And that’s it, it really is that simple. Assuming you are working with competent and passionate individuals, things will rarely go wrong. If you want to know what the course of action is should things go wrong, I recommend getting the book as it covers the topic in the required detail. When things go right, just be sure to let the person know you are happy with their work.

Do goal setting documents always work? The simple answer is no, there are rare occasions when it’s actually counter-productive to enforce a goal setting agreement. Let me relay an instance when just such a situation occurred.

I was working with a number of programmers at a small web development company where resources where quite tight. I had been using goal settings with success amongst the junior programmers, but a time came when I negotiated a goal setting with the senior programmer to have him produce a coding style guide. Even though I could of produced the guide myself, it was too far outside of my dominion. The style guide was more likely to be accepted and adhered to if it was championed by ‘one of their own’ (i.e. written by a programmer for other programmers).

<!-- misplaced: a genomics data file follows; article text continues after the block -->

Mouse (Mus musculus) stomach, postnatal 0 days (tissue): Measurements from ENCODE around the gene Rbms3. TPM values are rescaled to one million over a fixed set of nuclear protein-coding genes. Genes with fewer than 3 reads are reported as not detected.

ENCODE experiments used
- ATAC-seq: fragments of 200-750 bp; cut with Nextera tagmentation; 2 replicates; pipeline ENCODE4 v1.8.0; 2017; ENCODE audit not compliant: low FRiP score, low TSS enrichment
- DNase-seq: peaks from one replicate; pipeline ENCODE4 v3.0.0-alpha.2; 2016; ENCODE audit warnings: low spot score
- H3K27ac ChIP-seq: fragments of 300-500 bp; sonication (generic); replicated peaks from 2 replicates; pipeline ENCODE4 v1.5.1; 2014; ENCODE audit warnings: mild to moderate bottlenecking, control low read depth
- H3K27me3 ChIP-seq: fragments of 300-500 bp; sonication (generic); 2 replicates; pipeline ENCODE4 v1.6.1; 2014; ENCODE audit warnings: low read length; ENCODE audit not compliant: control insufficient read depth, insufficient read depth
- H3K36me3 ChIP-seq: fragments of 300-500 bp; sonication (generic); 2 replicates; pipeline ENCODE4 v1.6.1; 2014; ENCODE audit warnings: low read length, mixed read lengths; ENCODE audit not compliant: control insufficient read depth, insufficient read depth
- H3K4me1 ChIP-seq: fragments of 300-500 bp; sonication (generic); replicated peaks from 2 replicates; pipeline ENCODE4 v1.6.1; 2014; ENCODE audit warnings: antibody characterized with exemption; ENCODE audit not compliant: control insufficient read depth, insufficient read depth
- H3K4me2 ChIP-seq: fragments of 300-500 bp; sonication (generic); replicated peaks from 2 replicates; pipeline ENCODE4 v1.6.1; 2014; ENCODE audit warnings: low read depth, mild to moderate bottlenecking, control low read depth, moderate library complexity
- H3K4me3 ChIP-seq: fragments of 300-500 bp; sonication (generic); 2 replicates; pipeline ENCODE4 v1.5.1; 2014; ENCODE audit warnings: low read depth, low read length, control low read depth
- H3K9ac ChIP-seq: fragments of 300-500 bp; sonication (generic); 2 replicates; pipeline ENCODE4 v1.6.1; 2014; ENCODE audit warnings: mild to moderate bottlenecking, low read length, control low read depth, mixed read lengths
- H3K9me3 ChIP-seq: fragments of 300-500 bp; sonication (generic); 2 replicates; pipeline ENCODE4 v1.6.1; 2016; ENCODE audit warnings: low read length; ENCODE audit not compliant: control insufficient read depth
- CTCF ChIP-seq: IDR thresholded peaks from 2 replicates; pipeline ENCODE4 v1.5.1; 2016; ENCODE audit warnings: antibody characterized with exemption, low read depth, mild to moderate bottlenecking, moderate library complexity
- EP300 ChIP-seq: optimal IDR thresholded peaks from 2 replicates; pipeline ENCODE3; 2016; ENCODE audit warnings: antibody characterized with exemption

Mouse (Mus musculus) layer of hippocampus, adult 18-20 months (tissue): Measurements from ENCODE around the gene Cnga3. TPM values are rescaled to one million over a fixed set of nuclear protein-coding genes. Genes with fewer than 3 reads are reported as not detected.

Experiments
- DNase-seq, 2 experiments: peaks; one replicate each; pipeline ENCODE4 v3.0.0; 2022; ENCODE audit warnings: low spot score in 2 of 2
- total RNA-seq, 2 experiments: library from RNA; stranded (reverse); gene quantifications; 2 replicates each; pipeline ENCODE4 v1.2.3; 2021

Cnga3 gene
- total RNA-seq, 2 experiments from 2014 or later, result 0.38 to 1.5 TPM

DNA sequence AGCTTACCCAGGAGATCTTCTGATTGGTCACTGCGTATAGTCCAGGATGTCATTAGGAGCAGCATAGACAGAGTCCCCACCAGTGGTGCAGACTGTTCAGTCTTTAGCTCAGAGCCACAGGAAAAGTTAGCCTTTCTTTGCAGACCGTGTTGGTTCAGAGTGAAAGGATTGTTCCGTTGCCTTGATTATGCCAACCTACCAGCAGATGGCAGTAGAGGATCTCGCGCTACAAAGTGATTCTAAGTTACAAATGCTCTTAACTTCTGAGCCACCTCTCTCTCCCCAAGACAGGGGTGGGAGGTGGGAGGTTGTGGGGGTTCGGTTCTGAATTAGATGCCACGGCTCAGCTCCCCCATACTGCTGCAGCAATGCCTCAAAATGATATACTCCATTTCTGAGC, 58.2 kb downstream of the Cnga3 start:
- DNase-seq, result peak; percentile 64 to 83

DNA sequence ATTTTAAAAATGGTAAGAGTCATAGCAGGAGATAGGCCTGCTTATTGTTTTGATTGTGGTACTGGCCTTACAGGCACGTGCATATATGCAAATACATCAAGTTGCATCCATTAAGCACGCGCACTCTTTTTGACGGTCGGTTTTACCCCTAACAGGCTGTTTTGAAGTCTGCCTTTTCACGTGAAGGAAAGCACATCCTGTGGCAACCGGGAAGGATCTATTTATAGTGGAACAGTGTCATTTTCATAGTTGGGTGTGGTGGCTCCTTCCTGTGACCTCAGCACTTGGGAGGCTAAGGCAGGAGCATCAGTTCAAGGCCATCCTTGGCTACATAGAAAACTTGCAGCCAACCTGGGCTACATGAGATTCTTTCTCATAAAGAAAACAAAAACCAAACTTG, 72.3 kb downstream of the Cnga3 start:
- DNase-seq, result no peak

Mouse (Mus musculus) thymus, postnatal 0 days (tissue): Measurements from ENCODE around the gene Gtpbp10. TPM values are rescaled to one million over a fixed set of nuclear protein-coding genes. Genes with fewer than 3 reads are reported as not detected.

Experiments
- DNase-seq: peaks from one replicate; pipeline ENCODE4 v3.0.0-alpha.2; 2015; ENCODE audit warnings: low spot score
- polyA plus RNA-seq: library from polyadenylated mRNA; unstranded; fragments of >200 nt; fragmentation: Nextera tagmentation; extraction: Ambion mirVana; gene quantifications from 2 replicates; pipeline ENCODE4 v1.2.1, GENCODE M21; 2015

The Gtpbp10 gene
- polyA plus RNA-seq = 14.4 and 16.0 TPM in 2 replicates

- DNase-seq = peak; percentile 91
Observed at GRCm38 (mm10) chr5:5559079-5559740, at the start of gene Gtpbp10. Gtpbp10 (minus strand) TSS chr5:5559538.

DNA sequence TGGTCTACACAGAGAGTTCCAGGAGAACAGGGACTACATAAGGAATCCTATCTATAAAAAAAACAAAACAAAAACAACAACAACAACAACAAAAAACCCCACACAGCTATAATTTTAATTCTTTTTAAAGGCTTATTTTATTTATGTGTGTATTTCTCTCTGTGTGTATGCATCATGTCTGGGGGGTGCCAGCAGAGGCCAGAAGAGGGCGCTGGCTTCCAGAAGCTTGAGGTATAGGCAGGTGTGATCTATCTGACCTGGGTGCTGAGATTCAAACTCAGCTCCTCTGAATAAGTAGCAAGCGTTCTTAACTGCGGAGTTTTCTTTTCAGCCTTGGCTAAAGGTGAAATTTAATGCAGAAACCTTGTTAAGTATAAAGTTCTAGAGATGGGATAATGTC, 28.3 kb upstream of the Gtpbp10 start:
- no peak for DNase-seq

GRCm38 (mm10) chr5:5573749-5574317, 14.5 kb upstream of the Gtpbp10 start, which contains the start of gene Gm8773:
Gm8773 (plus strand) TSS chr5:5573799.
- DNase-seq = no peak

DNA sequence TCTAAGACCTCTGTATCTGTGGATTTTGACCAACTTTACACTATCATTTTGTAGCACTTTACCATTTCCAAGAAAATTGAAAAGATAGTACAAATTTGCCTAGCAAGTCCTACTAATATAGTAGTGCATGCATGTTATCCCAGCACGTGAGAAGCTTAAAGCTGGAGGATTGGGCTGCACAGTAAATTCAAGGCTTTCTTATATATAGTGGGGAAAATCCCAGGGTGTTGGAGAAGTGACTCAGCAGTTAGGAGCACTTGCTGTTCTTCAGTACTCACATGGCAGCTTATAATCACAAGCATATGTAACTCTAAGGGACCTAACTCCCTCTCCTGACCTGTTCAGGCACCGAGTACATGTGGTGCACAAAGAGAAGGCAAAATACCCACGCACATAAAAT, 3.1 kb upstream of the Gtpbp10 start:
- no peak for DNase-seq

Task management cartoon

At the time, the senior developer was under a lot of pressure to deliver on a number of client projects. The agreed date was missed and no style guide materialised. Even though there was a pretext to say “hey, didn’t you say you were going to produce the style guide by the 18th?” in this situation, the value of doing such a thing would have been counter-productive.

I could obviously see that he had been working exceptionally hard to keep other commitments he had made. Also the fact that he was in a senior position in some ways gave him mandate to drop tasks as he saw fit, he is after all a professional with many years of experience, he knows what he is doing.

1 comment:

  1. Quick question. Who normally writes the goal setting page? The manager or the employee? Based off the book, I got the impression it was the employee, but this article refers to the manager writing the goal setting page. Can you explain?